Saturday, June 11, 2016

Family Law Pre and Post Nups essential in modern Australia

You can see for yourself this case where the mother in law has to pay up (by selling her own home) her son's former spouse our of a property settlement post-divorce. It may defy comprehension why a Family Court ordered this against the mother in law who wasn't obviously a party to the failed marriage. Yet this could have been avoided if the son (the husband) and his wife had entered into a post nuptial agreement (the technical work is Binding Financial Agreement) protecting the son's mother's assets. 

With the Family Courts discovering 'rights' which most people couldn't conceive they existed, it is absolutely critical, and the responsible thing to do, to get yourself a good lawyer, particularly when all is going well within the marriage or de facto relationship, and enter into an agreement providing for all contingencies and ensuring the parties' rights are well understood and protected. 

When things go wrong in a relationship, this can't be done and lawyers are employed to clean up the mess not to prevent it. I encourage you all to get a lawyer well before that happens.

This is the piece from The Australian on 2 May 2016
The 90-year-old matriarch of a wealthy Melbourne family has been ordered to sell the seaside home that has been in her family since 1956, or find $1.1 million to pay out her son’s ex-wife.
The matriarch, who cannot be named for legal reasons but is known in court documents as Mrs H, told Federal Circuit Court judge Grant Riethmuller she would “rath­er die’’ than sell the place that holds so many “beautiful memories’’. Judge Riethmuller decided that was “hyperbole in a form not uncommon for someone of such advanced years’’ and ­ordered Mrs H to sell the property by May 18 or find $1.1m to give to her former daughter- in-law.
The dispute arose after the daughter-in-law went to court claiming an interest in the property, described as ‘‘large and beautiful … on high ground, close to the ocean’’ with “beautiful natur­al gardens’’ and a boat shed.
She told the court she moved into the property with her husband after they fell on hard times in 1985. She raised her children there and did not move out until 2009, after more than 25 years of marriage.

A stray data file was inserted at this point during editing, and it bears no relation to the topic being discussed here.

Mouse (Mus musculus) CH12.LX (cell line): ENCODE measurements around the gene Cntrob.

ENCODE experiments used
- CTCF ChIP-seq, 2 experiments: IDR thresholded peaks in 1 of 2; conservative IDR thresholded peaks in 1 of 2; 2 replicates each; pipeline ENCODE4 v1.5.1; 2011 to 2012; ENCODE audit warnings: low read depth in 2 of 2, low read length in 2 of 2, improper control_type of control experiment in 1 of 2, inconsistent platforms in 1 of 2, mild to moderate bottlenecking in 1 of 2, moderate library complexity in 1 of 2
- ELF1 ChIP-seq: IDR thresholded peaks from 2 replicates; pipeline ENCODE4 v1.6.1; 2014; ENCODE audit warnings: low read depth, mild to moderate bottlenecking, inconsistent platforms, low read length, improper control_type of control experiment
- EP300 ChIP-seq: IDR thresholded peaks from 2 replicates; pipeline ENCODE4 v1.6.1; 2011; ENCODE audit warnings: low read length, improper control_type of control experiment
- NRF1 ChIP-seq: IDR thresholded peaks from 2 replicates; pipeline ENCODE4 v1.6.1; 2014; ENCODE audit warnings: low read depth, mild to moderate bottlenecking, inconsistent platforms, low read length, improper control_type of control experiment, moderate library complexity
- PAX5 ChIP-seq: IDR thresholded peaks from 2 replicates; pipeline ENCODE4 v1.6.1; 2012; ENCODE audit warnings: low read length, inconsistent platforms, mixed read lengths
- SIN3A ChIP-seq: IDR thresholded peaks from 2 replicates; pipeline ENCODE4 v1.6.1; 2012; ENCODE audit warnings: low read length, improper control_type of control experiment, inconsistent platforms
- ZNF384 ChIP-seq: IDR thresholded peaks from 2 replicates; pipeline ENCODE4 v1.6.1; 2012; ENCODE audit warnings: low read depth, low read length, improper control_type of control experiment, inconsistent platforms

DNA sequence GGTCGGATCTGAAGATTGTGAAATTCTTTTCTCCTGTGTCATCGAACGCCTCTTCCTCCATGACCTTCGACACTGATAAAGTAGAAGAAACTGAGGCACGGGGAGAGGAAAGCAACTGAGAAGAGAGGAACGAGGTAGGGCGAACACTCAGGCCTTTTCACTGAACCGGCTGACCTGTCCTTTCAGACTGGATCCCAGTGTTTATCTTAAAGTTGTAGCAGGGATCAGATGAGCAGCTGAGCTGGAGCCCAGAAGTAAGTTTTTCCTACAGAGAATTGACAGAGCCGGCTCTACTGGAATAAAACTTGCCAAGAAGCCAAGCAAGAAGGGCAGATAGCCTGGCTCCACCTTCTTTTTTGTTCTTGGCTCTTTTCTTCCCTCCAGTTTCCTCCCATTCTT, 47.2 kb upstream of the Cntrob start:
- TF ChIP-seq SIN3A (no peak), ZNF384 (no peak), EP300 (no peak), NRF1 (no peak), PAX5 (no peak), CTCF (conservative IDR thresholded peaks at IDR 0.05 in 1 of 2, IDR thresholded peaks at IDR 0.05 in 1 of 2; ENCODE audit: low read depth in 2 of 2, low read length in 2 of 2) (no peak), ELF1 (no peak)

Mrs H’s son told the court his mother allowed him to live in the house “for a modest rent’’ because he had been bad with money all his life, and was now bankrupt.
His ex-wife told the court Mrs H told her several times over the years that the property was theirs.
She gave the court receipts showing they made many improvements to it, and quoted Mrs H saying such things as: “You know you can stay there forever, it’s yours … you can do what you like to it.’’
Mrs H vehemently denied saying any such thing: “I have never, never said I would part with (it). It’s completely a make-up. My ­father gave me that property. I remember the date. He said: ‘Every Christmas, we have a terrible time getting a place for us all to stay. I think I’ve found it. What do you think?’ … We all walked around and we loved it. It was a holiday house for the whole family.’’
She agreed her son’s ex-wife had lived there for more than 20 years, including for two years after the marriage broke down, but this was “much to our shivering, I must say.’’ As for letting the ex-wife stay there forever, she said: “How could she stay there forever? I have other children. It was a holiday house. … I would never promise it to anybody.’’
The vehement nature of Mrs H’s testimony did not persuade Judge Riethmuller, who said he preferred the evidence of the ex-wife and her daughter. “I find that the wife should receive­ a half-­interest in (the) property,’’ he said, adding that Mrs H should be allowed to “retain the property if she was able to … (provided) she make a payment of $1.16m to the wife. If it is not paid within 90 days, the property should be sold.’’

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